The Commissioner of Taxation recently released the annual report for 2013-14 which highlighted an alarming increase in the number of Self Managed Super Fund (SMSF) trustees that were declared disqualified persons by the ATO. A disqualified person is prohibited from being a trustee or director of a corporate trustee. Prior to setting up a SMSF, it is important that you check that you are not disqualified from acting a trustee as significant penalties apply.
Who is considered a disqualified person?
According to section 120 of the Superannuation Industry (Supervision) Act, a person is disqualified from acting as an SMSF trustee if they:
- have been convicted of an offence which involved dishonest conduct
- have been subject to a civil penalty order
- are insolvent under administration
- have been disqualified by a court or regulator
- a responsible officer is a disqualified person
- a receiver, administrator or provisional liquidator has been appointed
- the company has begun to be wound up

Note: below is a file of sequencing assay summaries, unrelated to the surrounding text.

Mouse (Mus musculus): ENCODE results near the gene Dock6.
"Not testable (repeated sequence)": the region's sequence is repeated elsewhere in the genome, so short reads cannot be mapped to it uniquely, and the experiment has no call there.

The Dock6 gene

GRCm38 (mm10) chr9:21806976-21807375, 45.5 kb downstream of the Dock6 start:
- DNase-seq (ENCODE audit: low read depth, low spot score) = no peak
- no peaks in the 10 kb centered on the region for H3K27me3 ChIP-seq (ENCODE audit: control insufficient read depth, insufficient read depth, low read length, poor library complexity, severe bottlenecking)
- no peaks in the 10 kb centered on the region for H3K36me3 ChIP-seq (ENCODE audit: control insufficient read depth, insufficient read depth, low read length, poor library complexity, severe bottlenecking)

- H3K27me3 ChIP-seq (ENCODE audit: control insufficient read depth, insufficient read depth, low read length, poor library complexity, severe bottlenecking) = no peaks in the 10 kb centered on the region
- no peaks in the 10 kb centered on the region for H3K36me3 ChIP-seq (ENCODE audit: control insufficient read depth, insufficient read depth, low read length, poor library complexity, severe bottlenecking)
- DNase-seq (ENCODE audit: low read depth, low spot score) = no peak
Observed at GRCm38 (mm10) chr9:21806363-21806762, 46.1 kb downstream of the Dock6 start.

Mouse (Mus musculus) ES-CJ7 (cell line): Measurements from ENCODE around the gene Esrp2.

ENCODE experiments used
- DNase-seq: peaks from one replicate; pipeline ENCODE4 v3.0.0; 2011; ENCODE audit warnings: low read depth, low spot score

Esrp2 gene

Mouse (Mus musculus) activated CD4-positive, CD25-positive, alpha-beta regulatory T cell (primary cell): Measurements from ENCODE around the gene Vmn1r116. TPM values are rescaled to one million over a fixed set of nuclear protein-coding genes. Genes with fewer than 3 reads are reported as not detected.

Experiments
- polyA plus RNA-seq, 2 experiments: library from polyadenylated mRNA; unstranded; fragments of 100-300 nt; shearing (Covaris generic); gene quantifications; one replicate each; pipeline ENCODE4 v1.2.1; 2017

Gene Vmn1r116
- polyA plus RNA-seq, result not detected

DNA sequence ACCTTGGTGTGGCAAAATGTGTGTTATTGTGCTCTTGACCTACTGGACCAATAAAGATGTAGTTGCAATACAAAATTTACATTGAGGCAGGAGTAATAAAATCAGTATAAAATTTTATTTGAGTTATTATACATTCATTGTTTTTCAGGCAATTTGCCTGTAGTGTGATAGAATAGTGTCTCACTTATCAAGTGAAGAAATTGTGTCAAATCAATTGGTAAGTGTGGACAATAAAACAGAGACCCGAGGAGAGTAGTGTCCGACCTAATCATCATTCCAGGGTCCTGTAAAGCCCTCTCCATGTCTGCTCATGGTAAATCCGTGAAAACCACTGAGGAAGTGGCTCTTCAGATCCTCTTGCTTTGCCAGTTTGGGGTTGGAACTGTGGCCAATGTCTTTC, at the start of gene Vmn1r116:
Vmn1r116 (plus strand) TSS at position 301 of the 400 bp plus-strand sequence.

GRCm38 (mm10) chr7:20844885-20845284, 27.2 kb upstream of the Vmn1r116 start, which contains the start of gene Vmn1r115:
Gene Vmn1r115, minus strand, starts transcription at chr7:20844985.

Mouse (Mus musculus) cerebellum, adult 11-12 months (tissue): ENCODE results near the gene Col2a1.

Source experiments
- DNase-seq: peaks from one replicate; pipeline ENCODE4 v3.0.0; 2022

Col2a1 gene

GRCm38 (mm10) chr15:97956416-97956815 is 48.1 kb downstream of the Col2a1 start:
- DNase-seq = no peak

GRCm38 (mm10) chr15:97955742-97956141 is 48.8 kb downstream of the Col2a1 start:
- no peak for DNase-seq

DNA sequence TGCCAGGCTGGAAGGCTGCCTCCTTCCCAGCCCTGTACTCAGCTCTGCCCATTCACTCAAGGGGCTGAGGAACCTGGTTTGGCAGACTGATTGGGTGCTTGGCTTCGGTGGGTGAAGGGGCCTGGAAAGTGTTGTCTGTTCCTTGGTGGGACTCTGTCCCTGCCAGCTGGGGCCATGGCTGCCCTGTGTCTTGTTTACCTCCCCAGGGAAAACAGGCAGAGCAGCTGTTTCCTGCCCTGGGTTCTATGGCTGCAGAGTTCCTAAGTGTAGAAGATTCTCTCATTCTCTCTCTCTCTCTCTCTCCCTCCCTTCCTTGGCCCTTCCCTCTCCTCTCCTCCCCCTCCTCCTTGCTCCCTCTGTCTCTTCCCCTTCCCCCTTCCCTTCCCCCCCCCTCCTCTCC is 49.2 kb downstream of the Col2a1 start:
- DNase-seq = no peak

Waiver of disqualified person status
An individual can apply to have their disqualified person status waived if they convicted a minor offence. You must write to the ATO within 14 days of being convicted of the offence.
What you should do if you become a disqualified person?
- Remove yourself as trustee/director immediately.
- Notify the ATO and ASIC (if corporate trustee) of your disqualification.
- You have 6 months to either appoint an approved trustee or roll over your benefits to a larger superannuation fund.
Section 126K of the Superannuation Industry (Supervision) Act states the penalties for a disqualified person acting as trustee of an SMSF include:
- criminal and civil penalties (2 years in prison or $10,200 penalty)
- civil penalty of $8,500 if the trustee of the SMSF fails to inform the ATO immediately in writing
By Patrick Lopes